Although we tend to think of interior and exterior design
from years and centuries past in terms of neutral look
, a look through historic records shows that subtle whites and taupes were often the exception, as opposed to the rule. Bright, rich hues have ruled design in centuries past, as a sign of taste, superiority, and wealth.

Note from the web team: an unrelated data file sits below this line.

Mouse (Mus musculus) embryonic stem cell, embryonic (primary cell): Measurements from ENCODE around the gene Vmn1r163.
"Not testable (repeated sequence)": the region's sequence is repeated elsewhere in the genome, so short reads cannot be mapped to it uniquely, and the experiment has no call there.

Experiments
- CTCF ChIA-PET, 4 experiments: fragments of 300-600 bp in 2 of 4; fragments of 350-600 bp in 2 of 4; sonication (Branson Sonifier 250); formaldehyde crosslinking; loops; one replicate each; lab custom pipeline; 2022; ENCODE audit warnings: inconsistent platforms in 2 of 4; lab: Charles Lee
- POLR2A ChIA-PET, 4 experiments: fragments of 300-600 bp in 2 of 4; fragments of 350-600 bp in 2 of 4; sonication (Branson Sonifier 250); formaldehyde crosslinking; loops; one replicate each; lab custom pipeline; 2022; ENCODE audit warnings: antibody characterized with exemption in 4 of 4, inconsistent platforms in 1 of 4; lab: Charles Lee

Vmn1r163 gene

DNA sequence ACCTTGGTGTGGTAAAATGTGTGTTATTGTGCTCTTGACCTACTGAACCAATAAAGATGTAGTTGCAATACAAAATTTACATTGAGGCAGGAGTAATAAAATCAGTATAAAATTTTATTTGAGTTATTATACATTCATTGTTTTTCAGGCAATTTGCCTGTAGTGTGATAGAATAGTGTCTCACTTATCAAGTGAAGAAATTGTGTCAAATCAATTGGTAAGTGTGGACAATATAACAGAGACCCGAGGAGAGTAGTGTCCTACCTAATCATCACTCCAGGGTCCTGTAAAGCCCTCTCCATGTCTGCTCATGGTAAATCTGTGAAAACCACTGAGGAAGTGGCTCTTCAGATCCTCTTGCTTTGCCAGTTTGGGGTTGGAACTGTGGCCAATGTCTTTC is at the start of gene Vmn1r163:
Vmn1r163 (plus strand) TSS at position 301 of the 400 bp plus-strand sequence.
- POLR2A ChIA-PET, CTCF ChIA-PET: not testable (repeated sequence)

For example, the Parthenon, that famous white temple of ancient Greece, was once brightly coloured in reds, greens and blues. The Victorian era, which we envisage in soft sepias and garden florals, was actually steeped in ruby reds and dark greens. Even the 1970s, which we have romanticized as a decade of Miami-whites, was really much more influenced by greens, yellows and harvest golds. Since those times, we haven’t become more sophisticated about colour; after all, colour preference is one of the most subjective and changeable aspects of design. We have however become far less interested in conformity and much more attuned to how the expansive variety of shades possible can combine in our homes to stylish effect.